The Collapsium - Wil McCarthy

Reviewed for Usenet (or see Google archive).

The Collapsium
Wil McCarthy (Note the single 'l')
Gollancz publishers
ISBN: 1857983262 (Amazon link)

This is a bizarre little gem of a novel. I've been aware of Wil McCarthy since I read Bloom a couple of years ago. I remember it being good, but it didn't make a huge impact on me, and I didn't see anything else of his for some time. A short while ago another poster to rec.arts.sf.written described The Collapsium as being like injecting fun into his brain; later that week I saw a paperback and added it to the To-Read pile. So glad I did...

This novel is about the very cutting edge of physics/material science. It's based around the manipulation of exotic states of matter - wellstone is programmable matter, where atoms can be made from any particle, collapsium is composed of miniature black holes held in a matrix and persuaded to behave like giant elementary particles. Sounds like Greg Egan territory right? Dry, emotionless science, interesting in its own way, but maybe not such a good choice for a novel. I mean, this book has appendices. And a glossary. Got to be hard going, surely?

Nope. From the very start you know you're in for a treat. Let's call this "mannerist SF" as it starts with a lovely chapter heading: "In which an important experiment is disrupted". (I have a weakness for such affected chapter titles)

The first chapter follows our hero, Bruno de Towaji, as he sits on his artificial world, orbited by his own artificial sun and moon. He's living alone there, working on his experiments. He's a genius you see. However, he has a colorful past, being the ex-consort of the Queen of the Queendom of Sol. Oh, and Bruno's ridiculously rich as he invented a system of matter transmitters which span the solar system, allowing instant travel, manufacture of anything you might ever need, and, er, virtual immortality on travellers... He of course suffers the usual mild autism of the physics genius, being uncomfortable with people and smalltalk, but is nonetheless very successful at courtly manners when it suits him. Such a superman would be insufferable in other novels, but here the complex character of Bruno is immensely enjoyable.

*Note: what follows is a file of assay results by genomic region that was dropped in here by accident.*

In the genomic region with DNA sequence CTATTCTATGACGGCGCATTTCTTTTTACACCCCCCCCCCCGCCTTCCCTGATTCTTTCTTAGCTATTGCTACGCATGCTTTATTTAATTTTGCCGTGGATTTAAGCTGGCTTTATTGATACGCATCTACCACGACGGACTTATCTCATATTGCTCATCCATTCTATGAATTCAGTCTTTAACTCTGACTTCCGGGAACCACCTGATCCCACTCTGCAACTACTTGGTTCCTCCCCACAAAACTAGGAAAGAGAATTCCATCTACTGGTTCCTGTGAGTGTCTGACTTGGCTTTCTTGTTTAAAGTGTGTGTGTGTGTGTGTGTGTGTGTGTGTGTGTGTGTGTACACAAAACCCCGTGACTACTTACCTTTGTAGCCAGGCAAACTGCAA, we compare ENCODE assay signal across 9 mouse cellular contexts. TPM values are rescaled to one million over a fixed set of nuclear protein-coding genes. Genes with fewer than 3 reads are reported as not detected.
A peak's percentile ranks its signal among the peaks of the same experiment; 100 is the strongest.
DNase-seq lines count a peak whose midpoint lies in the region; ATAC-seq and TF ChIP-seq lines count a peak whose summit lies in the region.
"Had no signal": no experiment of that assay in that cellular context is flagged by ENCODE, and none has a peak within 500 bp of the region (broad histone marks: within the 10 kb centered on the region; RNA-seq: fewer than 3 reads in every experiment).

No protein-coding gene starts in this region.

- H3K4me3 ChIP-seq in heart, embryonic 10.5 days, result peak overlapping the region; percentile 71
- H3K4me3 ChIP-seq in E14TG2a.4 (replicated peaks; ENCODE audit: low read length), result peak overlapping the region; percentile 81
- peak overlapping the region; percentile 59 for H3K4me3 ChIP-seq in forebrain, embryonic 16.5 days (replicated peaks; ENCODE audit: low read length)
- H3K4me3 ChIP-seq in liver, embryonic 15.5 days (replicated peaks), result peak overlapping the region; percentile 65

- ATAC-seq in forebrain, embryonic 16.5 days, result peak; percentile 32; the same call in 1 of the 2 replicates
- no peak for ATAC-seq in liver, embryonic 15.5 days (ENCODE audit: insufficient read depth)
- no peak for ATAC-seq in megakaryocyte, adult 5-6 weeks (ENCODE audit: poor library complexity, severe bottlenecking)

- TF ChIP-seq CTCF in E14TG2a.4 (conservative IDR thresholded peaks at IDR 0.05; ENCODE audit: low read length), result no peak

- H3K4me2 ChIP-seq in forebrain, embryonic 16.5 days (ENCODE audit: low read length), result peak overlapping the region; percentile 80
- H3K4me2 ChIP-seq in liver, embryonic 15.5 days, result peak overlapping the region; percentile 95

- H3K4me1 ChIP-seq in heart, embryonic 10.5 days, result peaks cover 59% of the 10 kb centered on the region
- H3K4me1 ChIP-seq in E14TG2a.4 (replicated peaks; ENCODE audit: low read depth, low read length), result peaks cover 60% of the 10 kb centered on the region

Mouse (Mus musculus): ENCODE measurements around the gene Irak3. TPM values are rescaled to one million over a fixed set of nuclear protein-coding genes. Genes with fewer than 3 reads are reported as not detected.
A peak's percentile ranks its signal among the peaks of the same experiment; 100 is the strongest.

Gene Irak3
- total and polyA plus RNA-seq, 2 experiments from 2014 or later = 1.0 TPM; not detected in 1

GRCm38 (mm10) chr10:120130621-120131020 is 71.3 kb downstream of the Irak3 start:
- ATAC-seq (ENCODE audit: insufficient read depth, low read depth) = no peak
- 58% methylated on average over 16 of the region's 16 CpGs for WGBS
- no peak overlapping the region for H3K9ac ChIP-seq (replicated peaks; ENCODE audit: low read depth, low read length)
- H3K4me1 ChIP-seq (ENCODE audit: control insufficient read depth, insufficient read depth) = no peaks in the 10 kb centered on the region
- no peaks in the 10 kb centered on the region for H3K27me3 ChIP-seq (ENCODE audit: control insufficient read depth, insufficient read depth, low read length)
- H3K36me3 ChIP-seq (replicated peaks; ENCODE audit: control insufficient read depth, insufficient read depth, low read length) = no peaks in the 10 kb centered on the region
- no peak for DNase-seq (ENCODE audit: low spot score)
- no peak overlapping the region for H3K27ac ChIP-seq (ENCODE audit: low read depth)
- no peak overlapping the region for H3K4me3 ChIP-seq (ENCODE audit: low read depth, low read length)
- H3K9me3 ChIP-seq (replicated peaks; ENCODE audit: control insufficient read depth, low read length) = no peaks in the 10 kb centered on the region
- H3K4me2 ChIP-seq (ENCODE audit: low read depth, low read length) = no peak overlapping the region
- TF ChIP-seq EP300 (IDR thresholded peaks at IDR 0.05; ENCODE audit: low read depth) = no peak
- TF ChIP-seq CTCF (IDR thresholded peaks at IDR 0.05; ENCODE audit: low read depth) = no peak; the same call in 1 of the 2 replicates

Of course he's not very real, existing only to let the author expound on the possibilities on exotic materials, but unlike Egan I could read this forever, for the baroque and whimsical nature of the court which Bruno orbits is the perfect counterfoil to the deadly serious extrapolations of physics. (Well, there's more hand-waving on display here than I've ever seen, but it all sounds plausible enough. My PhD in physics had me saying, "But, hmm..." a few times, but the rest of my brain clubbed that over-educated and frankly uppity bit to death to avoid spoiling the fun for everyone else).

Oh, there's a story too. Kidnapping, murder, the death of an entire solar system by sabotage of a Big Not-Dumb Object around it. The usual. Exists mainly to give you something to follow while the real fun happens, and as an excuse to have our Einstein/McGuyver invent new toys.

The novel has a curious structure, and if it wasn't after 1am on a worknight I'd Google to see if it has a history as a set of short stories - the copyright page gives nothing away. This doesn't really detract from the fun though.

I'll be looking out for more McCarthy titles; this book is the most fun I've had in ages.

Posted: Thu - February 20, 2003 at 11:30 PM